The history of racial discrimination and inequality in the federally subsidized housing program is extensive and well-documented. For a number of years, commentators have sought to identify types of systemic housing discrimination and determine appropriate remedies for it. Advocates of two commonly discussed methods of remediation—spatial equality and housing-mobility programs—agree that any remedy must be creative, far-reaching, and responsive to the needs of the black community. In this Article, Professor Adams looks in detail at the specific kinds of harm wrought by pervasive housing discrimination and indicates the importance of identifying a unifying theme to these two very different approaches. in focusing upon housing choice as such a theme, Professor Adams argues that victims of systemic housing discrimination should have bother ht freedom to leave racially impacted areas and the freedom to remain in a majority-black, enriched environment. The Article explores both the theoretical rationales and the constitutional and statutory vehicles that might promote that choice.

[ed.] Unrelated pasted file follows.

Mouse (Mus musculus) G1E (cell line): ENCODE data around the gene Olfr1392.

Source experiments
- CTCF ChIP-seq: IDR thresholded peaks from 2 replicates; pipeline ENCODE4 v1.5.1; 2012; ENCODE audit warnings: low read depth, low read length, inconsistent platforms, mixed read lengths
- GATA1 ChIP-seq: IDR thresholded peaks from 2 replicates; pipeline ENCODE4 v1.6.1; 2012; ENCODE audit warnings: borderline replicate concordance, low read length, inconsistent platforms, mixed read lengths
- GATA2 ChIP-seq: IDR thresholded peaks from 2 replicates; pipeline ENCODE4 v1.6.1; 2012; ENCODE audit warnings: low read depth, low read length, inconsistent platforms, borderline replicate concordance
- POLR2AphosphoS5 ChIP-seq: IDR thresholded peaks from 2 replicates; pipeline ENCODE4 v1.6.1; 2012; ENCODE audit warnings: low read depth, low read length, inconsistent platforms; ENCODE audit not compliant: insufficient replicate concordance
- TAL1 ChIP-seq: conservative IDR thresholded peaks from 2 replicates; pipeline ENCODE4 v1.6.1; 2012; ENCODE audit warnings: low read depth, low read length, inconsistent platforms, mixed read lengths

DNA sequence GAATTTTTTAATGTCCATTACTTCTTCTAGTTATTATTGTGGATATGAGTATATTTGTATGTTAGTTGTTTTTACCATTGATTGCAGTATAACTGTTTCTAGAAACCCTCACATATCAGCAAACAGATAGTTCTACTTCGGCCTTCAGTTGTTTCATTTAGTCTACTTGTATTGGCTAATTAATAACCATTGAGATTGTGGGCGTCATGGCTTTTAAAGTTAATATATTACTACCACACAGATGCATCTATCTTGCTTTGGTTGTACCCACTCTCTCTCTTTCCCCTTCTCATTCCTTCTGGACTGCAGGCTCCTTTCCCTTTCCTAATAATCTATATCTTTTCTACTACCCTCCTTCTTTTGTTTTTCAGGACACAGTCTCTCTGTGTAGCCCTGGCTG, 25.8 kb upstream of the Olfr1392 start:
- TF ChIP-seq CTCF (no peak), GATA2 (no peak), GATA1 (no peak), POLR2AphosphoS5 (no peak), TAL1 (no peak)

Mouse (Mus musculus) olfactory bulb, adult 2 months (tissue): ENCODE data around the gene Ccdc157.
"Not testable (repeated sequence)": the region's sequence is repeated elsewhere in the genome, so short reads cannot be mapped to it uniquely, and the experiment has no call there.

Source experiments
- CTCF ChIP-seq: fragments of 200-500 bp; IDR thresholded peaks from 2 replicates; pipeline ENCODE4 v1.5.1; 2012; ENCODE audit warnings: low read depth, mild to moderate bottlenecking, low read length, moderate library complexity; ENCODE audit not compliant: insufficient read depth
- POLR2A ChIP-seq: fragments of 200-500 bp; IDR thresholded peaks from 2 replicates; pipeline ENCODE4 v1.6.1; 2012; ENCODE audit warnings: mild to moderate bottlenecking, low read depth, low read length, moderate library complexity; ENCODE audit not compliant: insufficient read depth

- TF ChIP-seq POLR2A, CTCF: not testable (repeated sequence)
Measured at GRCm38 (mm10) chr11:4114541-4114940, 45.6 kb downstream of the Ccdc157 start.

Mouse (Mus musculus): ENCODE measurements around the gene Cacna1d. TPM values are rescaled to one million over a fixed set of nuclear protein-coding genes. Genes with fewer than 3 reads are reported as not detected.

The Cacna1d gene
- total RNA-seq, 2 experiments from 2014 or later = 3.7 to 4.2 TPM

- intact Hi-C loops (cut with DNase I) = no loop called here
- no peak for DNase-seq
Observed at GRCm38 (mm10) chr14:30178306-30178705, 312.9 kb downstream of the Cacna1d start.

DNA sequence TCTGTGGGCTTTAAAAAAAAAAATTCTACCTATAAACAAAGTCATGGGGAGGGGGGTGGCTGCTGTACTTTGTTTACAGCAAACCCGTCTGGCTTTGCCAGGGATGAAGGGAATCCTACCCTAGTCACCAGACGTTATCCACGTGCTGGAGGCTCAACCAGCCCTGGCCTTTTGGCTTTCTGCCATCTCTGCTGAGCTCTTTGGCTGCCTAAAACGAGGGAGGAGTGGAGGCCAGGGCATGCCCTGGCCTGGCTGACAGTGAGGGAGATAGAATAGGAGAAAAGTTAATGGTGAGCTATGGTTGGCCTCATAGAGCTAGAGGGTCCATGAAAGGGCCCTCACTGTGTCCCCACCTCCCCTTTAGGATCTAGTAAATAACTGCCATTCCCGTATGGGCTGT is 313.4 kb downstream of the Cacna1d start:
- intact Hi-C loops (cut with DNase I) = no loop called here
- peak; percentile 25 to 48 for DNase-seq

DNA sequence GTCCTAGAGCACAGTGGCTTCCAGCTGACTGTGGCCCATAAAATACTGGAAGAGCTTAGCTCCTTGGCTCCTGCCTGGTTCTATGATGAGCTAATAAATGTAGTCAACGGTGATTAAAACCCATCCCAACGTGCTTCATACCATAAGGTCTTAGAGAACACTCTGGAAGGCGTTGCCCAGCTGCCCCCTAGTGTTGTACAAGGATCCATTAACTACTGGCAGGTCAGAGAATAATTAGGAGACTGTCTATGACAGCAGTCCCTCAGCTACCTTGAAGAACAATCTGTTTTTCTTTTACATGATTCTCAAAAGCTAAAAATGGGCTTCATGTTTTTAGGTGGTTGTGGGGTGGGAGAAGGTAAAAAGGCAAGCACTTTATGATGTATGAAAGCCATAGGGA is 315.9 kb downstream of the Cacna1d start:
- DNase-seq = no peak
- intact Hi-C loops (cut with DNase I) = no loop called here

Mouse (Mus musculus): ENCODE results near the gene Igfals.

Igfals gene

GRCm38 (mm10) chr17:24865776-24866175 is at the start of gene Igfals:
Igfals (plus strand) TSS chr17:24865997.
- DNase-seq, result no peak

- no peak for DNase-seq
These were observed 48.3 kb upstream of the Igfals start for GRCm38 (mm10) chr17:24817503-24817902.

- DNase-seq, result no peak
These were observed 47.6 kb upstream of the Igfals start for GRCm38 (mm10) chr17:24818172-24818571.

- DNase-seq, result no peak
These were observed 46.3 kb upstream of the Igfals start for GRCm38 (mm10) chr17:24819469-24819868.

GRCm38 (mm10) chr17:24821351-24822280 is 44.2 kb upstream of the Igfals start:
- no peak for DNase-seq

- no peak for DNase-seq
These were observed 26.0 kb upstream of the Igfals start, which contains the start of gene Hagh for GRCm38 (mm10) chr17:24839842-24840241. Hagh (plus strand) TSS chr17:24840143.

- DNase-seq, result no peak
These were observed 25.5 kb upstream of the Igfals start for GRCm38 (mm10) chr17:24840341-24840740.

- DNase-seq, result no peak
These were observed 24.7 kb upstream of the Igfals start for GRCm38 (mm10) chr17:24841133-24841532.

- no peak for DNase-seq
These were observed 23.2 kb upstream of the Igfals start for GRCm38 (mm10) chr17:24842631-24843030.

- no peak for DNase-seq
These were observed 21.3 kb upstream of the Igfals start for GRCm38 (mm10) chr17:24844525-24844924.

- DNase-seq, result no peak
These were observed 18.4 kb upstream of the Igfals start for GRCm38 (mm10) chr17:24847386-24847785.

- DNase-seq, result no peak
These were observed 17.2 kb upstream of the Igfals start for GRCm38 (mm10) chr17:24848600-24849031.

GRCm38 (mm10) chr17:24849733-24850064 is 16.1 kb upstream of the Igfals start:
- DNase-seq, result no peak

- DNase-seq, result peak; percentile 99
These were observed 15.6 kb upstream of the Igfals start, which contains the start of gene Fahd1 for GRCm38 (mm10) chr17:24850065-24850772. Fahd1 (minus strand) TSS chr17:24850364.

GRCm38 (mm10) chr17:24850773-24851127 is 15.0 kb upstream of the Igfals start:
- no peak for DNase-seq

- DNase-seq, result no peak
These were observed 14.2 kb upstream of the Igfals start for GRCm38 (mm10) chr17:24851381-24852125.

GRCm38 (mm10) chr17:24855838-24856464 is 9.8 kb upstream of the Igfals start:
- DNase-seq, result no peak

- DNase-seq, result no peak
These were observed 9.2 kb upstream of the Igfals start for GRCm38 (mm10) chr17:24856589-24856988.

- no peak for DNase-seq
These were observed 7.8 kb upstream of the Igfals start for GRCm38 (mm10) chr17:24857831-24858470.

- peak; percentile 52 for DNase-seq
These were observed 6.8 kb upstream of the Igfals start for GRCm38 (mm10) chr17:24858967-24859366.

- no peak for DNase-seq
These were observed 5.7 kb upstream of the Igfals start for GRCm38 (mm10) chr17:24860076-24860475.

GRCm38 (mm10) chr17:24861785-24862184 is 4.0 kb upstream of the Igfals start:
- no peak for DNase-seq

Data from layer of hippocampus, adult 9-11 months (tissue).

"Separate and [Un]Equal: Housing Choice, Mobility and Equalization in the Federally Subsidized Housing Program"
Tulane Law Review